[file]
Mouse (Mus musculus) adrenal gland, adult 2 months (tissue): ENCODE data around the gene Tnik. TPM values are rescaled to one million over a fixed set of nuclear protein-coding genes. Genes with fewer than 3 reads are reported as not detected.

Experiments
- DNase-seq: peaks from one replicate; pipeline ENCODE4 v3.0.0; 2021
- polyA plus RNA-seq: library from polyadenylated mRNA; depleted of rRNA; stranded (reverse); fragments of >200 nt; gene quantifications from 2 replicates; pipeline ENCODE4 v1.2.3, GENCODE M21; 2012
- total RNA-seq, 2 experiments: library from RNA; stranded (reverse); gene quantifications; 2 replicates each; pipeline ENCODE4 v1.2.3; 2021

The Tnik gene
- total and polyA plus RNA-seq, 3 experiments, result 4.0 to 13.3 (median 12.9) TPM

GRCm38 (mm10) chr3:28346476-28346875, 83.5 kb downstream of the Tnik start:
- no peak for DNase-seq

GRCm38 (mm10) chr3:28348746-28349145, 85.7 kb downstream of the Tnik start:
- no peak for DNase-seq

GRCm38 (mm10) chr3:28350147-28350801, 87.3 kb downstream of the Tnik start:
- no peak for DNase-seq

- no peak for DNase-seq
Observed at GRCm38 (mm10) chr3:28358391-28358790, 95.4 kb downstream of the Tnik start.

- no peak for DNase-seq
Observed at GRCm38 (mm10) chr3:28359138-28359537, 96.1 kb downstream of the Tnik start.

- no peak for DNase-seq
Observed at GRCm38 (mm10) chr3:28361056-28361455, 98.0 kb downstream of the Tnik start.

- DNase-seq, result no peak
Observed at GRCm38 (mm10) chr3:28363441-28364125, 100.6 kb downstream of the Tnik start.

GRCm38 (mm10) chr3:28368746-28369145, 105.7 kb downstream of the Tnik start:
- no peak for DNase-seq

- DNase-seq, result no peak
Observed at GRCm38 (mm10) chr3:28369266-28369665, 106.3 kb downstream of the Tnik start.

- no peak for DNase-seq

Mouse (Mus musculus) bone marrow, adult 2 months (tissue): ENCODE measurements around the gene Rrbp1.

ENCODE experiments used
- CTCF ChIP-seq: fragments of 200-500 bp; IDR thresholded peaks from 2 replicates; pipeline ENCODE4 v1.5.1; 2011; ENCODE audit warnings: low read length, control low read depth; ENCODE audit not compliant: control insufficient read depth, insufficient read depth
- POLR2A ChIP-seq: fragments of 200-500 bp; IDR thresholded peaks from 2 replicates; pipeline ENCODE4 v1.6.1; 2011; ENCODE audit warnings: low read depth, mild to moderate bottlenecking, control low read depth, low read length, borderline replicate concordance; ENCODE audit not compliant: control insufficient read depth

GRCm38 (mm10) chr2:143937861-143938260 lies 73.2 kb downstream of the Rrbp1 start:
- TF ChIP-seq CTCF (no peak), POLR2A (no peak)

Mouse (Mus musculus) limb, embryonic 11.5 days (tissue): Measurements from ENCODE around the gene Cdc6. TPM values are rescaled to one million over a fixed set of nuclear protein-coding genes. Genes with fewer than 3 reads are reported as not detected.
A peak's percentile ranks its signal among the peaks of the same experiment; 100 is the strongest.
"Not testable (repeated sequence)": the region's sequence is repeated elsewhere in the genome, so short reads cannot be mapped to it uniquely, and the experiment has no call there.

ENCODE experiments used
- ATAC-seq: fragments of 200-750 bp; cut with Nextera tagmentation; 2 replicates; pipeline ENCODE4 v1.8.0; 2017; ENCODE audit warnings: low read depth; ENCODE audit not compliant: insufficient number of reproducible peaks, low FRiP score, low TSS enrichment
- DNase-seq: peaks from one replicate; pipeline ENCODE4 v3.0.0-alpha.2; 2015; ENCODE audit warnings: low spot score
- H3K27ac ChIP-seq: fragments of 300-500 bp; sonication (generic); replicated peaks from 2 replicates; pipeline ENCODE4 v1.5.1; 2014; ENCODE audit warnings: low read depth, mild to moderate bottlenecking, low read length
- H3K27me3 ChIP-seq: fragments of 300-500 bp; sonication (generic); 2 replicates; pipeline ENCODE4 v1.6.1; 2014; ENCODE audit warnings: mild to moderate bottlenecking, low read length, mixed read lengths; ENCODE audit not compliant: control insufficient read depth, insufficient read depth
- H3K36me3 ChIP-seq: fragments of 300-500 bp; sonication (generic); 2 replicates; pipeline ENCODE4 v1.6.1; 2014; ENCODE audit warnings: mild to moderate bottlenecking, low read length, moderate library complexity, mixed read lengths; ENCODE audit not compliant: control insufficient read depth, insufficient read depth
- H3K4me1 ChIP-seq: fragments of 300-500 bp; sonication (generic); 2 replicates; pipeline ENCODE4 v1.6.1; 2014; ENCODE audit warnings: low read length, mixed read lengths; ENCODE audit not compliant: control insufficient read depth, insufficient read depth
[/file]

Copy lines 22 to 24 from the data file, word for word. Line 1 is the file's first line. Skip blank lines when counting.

GRCm38 (mm10) chr3:28368746-28369145, 105.7 kb downstream of the Tnik start:
- no peak for DNase-seq

- DNase-seq, result no peak